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What is title insurance and is it mandatory when buying a house?

Title insurance is a form of indemnity insurance that insures against financial losses from defects in title to real property and from the invalidity and unenforceability of mortgages.

Where title insurance is obtained, the title insurance stands in place of the lawyer’s opinion on title that lawyers historically provided to purchasing clients. Although the opinion on title is not provided where title insurance is obtained, at Lawrence’s we still conduct a full title search of the property, examining registered documents that have bearing on the quality of the title being transferred by the Seller. We will bring these encumbrances to your attention, even if they must be accepted, e.g. utility easements. Where title insurance is used, there are a number of municipal searches which we are no longer required to undertake pursuant to the title insurance policy. Closings are often rushed and not having to write to municipalities for records of zoning and building compliance does permit us to proceed with closings more quickly and with less cost than would be the case if we had to wait for municipalities to respond. Typically, responses from municipalities were qualified to exclude errors and omissions and therefore may not have been very reliable in any event. If you have no title insurance and the municipality makes an error in its response, you would still have been left with the cost of correcting the noncompliance. Subject to certain exclusions, the insurance will cover the cost of remediation. Title insurance typically protects against losses arising from issues such as:

  • Another party claiming an interest in your property
  • Title defects caused by forged documents, false impersonations or other frauds
  • Contravention of zoning bylaws
  • Outstanding work orders
  • Existing liens against the property
  • Encroachments onto or from adjoining properties
  • Errors in surveys and public documents

Like all insurance policies, there are exclusions to coverage. It is very important to read the insurance policy thoroughly and make yourself aware of the exclusions. Exclusions can include defects in title that you knew about before closing; aboriginal claims; environmental contamination; problems that would be discovered only by a new survey or inspection (such as a smaller lot size than originally anticipated); matters not listed in public records, such as unrecorded liens; zoning bylaw violations caused by changes, renovations or additions performed by the policy owner; tenancy issues, such as the legality of rents or basement apartments; functionality of septic systems; water potability; matters disclosed in a home inspection report, and the Buyer’s ability to change the use of the land or undertake renovations or expansion. For a risk to be covered, it generally has to have existed prior to the policy date and not be something that you created after you became an owner.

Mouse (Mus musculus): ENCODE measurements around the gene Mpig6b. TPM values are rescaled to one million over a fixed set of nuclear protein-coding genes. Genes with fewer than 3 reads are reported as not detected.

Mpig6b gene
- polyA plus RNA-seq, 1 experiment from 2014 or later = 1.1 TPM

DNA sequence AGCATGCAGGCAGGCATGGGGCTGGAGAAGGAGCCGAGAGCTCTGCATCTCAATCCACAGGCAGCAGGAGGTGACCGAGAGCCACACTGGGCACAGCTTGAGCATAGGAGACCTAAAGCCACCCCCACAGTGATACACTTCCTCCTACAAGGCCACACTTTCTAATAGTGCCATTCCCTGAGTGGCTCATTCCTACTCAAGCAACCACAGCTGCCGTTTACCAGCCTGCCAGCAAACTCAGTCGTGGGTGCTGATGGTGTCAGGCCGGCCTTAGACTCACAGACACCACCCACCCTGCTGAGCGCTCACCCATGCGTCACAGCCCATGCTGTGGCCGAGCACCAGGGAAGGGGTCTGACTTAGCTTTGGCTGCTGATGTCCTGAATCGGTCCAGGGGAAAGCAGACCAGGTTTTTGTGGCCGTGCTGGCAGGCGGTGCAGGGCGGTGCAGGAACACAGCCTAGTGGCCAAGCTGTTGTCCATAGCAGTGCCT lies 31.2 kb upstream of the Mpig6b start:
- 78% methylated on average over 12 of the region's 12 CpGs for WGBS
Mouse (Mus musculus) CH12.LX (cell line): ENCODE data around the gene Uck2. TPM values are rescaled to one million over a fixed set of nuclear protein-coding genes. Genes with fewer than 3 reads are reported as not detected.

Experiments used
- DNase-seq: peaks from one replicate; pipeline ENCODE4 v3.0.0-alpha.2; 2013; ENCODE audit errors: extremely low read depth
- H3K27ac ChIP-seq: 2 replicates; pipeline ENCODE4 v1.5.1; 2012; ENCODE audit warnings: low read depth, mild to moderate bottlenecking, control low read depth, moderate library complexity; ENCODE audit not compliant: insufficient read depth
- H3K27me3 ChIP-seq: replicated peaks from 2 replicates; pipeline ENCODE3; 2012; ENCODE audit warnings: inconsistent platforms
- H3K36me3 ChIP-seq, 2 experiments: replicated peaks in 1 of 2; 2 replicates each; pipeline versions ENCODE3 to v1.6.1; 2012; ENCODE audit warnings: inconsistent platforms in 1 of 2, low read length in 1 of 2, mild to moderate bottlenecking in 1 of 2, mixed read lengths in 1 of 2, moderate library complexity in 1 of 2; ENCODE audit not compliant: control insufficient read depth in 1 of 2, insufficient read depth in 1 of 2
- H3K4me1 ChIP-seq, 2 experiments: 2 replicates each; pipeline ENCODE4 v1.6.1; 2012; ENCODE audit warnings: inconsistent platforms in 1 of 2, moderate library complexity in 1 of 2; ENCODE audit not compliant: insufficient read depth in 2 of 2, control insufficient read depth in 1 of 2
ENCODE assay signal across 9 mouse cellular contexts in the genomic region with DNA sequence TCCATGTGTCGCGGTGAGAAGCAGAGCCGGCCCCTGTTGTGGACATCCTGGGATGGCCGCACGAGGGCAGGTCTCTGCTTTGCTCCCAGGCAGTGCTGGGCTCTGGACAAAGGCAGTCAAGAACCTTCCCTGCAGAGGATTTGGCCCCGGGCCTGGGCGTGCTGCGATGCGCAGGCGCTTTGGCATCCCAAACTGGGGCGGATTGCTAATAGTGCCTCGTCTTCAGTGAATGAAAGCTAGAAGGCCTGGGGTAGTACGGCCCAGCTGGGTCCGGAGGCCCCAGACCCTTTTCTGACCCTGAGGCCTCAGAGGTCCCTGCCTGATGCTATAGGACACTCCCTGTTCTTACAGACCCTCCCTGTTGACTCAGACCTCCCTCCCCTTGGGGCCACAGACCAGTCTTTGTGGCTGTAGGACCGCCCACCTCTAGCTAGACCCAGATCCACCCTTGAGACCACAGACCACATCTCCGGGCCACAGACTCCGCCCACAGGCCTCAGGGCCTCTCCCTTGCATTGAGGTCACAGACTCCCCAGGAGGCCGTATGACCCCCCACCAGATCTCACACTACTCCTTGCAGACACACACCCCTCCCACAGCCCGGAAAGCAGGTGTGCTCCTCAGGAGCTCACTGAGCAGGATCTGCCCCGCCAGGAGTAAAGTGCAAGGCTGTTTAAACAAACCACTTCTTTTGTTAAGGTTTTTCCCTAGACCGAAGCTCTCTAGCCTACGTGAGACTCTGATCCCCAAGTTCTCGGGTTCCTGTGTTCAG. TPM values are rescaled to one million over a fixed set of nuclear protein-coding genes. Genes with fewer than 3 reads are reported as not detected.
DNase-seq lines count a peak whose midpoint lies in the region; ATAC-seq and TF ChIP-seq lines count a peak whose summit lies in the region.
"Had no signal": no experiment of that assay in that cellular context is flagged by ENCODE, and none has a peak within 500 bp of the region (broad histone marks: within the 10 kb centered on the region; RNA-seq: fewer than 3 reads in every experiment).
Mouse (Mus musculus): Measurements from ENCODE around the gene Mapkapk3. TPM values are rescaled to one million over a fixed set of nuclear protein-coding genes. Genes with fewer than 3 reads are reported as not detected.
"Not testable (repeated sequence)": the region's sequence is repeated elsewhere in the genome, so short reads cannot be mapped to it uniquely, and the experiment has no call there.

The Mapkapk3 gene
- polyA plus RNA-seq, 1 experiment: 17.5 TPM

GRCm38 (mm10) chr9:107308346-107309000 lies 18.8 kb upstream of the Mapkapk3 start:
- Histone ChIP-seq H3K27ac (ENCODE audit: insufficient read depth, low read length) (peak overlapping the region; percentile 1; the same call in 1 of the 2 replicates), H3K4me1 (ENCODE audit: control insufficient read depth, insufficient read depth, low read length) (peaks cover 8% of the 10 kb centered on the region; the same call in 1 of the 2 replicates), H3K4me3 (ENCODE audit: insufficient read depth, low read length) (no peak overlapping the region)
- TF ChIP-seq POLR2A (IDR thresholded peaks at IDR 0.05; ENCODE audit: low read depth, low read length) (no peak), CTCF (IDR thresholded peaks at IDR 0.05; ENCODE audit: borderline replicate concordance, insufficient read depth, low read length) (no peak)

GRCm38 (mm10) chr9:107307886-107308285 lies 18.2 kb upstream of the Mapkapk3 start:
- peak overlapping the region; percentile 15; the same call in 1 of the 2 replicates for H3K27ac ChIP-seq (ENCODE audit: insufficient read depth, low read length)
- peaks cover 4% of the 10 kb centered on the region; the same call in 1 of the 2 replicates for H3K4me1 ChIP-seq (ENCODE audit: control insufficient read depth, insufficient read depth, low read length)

Title insurance is not mandatory in Ontario; however, many mortgage lenders require it, particularly if no building location survey is available. The cost of title insurance varies based on the use and value of the property. Most premiums for residential properties are less than $300-$400 for both policies (owner’s and lender’s). For the owner, this is a one-time fee due on closing, and protects you and your title for as long as you own the property.

Title insurance is intended to protect you against title risks. It is not a substitute for a lawyer’s services in a real estate transaction and like any policy of insurance, if a loss occurs, you would have to submit, process and prove a claim for reimbursement in the event of a loss. The appropriate remedy is also at the discretion of the title insurer and may therefore not be satisfactory to you, e.g. the payment of money to you instead of the corrected building permit approval process for a non-compliant building on the property. Some buyers still prefer us to undertake municipal off-title searches. If you are planning to complete any renovations on the property, you should bring this to your lawyer’s attention so that separate municipal building and zoning and potentially heritage designation searches can be undertaken to determine if your plans will be permitted. It may still be preferable to conduct some of the municipal off-title searches, depending upon your individual circumstances and intentions for the property. We invite you to contact us to discuss whether title insurance would be appropriate for your transaction.

© 2015 Lawrence, Lawrence, Stevenson LLP

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43 Queen Street West, Brampton, ON, Canada L6Y 1L9
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